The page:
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Deciding Between an LMS & Learning Portal?

Learning Management System (LMS) platforms and LMS portals are both popular methods for training employees —but the learning portal is definitely emerging organically as a preferred choice for engagement, support, effectiveness, and efficiency.

Why is this shift occurring, and why should we care? To tackle these questions, let’s discuss 1) how an LMS is different from a learning portal, and 2) how a platform solution is different from a learning portal solution.

LMS / Learning Portal – What’s the difference?

Though the terms are often used interchangeably, there is a difference between an LMS and a learning portal. At a minimum, an LMS consists of the standard features necessary for delivering, tracking, and reporting on SCORM-compliant online training. On the other end of the spectrum, an LMS may have additional feature sets like content authoring, content management, and other bells and whistles. It serves training administrators well because it administers and tracks elearning, but learners may feel like they are marooned on an island of formal learning.

The administration information tracking process of LMS portals is truly endless

A learning portal, however, is an online hub of activities related to training and performance. It includes all of the standard LMS feature sets, yet it is also a place that consists of informal learning courses and interactions such as forums, wikis, FAQs, guides, and blogs that facilitate collaboration; provide social marketing tools to promote the content; or incorporate ecommerce to sell content or goods related to the content as well as other activities. It’s a place for learners to feel more engaged, find a cornucopia of professional training modalities, interact with each other, find information,activities and LMS support programs pertinent to them and their role, and even contribute their own content. So, rather than an island of formal employee onboarding, learning, and competencies, the learner has a virtual learning map with bridges to all types of instruction.

And it’s not just a training center hub of activities for learners, it’s a hub of data and reporting for administrators. All of those activities that take place in a learning portal can be tracked and reported by administrators. Also, a learning portal can pull in data from other systems and allow administrators to see correlations between learning and company performance or any other important metrics that demonstrate how strategic learning is and its impact on the bottom line. The administration information tracking process of LMS portals is truly endless.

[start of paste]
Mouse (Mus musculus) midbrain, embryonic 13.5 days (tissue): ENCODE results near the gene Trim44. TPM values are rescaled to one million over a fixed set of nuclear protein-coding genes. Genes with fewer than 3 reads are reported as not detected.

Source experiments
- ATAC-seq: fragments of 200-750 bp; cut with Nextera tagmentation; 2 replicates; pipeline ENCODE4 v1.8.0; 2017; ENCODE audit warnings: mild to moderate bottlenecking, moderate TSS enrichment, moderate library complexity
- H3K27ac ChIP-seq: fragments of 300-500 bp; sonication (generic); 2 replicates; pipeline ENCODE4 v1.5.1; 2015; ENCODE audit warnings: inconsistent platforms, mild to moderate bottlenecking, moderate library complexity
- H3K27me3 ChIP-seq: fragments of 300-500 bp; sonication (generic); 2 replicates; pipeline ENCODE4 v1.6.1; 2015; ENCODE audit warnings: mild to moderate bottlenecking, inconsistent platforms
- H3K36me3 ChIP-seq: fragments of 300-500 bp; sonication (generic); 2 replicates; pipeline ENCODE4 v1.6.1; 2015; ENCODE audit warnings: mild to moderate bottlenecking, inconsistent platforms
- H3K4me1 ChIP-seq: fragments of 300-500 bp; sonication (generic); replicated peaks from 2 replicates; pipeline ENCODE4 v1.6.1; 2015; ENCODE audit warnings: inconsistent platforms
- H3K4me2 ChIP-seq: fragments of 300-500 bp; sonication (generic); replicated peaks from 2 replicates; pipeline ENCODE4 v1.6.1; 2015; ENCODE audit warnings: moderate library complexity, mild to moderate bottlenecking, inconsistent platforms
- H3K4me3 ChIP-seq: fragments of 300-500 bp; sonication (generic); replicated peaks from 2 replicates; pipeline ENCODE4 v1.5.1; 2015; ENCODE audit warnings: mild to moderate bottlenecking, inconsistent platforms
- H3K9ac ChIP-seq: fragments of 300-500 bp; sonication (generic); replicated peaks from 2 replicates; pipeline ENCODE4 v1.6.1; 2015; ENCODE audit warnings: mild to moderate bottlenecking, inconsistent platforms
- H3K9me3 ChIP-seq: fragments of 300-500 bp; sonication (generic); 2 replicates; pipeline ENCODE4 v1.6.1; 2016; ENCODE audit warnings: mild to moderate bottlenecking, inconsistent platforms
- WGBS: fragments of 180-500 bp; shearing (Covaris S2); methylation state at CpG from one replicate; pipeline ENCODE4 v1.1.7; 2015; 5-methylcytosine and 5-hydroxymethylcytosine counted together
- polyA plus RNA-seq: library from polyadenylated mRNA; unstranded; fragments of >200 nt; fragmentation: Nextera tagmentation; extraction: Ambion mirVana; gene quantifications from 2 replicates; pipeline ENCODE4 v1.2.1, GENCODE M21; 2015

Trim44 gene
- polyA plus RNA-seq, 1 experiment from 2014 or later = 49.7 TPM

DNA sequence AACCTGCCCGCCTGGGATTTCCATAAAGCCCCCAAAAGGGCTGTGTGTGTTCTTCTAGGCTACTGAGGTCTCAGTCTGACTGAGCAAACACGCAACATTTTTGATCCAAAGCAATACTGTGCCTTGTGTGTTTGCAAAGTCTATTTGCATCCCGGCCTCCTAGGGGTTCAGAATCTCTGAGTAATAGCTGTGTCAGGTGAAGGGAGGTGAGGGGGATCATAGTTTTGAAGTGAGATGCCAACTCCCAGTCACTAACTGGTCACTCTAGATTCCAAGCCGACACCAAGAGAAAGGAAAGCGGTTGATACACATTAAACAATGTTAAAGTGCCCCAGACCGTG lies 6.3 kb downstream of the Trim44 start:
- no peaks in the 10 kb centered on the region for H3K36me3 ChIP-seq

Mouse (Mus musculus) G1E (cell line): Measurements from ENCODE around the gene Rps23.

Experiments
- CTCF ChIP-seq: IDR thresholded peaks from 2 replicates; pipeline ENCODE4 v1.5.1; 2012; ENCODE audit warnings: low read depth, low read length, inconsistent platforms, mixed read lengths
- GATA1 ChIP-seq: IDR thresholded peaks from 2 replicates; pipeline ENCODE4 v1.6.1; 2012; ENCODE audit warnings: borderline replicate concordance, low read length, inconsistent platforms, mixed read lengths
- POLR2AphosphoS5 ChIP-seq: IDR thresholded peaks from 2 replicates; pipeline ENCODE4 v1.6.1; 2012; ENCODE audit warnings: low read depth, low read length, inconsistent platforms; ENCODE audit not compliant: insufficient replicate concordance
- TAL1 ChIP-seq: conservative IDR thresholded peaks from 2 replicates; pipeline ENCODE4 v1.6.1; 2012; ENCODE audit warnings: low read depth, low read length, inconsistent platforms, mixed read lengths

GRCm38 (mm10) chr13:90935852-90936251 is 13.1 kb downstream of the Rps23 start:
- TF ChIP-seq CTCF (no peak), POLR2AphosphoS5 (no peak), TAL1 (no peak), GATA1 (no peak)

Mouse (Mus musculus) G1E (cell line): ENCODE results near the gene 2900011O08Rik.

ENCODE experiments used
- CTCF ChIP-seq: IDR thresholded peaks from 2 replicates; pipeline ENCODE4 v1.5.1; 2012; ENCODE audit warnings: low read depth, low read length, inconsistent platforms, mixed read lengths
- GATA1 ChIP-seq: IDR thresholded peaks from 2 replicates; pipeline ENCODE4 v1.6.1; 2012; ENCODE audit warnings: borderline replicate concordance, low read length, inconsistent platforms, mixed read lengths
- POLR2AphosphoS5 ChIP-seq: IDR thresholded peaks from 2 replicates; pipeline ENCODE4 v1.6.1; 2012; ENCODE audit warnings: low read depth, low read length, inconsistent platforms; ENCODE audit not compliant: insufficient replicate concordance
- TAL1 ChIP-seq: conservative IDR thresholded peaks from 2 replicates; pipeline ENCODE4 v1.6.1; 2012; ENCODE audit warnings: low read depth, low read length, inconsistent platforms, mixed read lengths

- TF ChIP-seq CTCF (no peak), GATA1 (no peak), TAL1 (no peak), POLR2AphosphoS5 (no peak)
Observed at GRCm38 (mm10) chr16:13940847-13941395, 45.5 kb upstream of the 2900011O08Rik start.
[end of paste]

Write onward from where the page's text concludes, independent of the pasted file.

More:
So what about platform systems?

A platform solution can mean a one-size-fits-all, all-things-to-all-people behemoth. In the case of a platform LMS, you will find one system that is supposed to do everything: cradle-to-grave HR processes, training delivery and tracking, robust content management, course authoring, an entire social media universe, etc. And it may sound like a dream to have only one vendor/one system/one contract to manage and get all of the stakeholders’ needs met – but that dream could turn into a nightmare when you try to make it meet everyone’s needs. The downside to the platform model includes:

AllenComm’s learning portal provides the formal island of learning, and all of the bridges that you may need

  • Administration and management – costly steering committees with lengthy processes are often needed to make decisions about system changes, customizations, utilization by a new department, etc.
  • Weak functionality – because the system must meet so many different human labor needs and HR requests it is unlikely to have strong feature sets in some or many of its different business functions. For example, a system with strong HR process functionality may have weak training management functionality, resulting in the need to customize.
  • Customization limitations – in a platform environment, customizing something like the content management functionality may have an impact on the training management functionality; making a needed customization out of reach, or impossible, or at least drawn out in the management appraisal process.
  • Cost – platform systems tend to be extremely expensive to implement, maintain, and have additional, high expenses for customizations or tweaks to try to get the system to do what you want.

Have you ever wished that you could just design the solution that would be just right for your organizational needs? That’s what a learning portal allows you to do. With the standard LMS features as its engine, you can add custom features or integrate with your preferred tools for course authoring, robust content management, social media management, and other systems like your HR, financial management, or performance management systems.

AllenComm’s learning portal provides the formal island of learning, and all of the bridges that you may need—with all of the standard LMS functionality you need, many of the other bells and whistles, as well as an elegant model for integrating with your other favorite learning tools and performance improvement systems.

So don’t get marooned on a one-size-fits-none island. AllenComm can help you figure out what bridges get you where you want to go.

Comments 2

  1. I think there will be room for both as many organization might not want an LMS portal just to keep it simple and clean for their man purpose of teaching and tracking. great article.

  2. Jolet, thank you for the breakdown. This blog was fantastic. I am excited that technology can facilitate such engagement with users.

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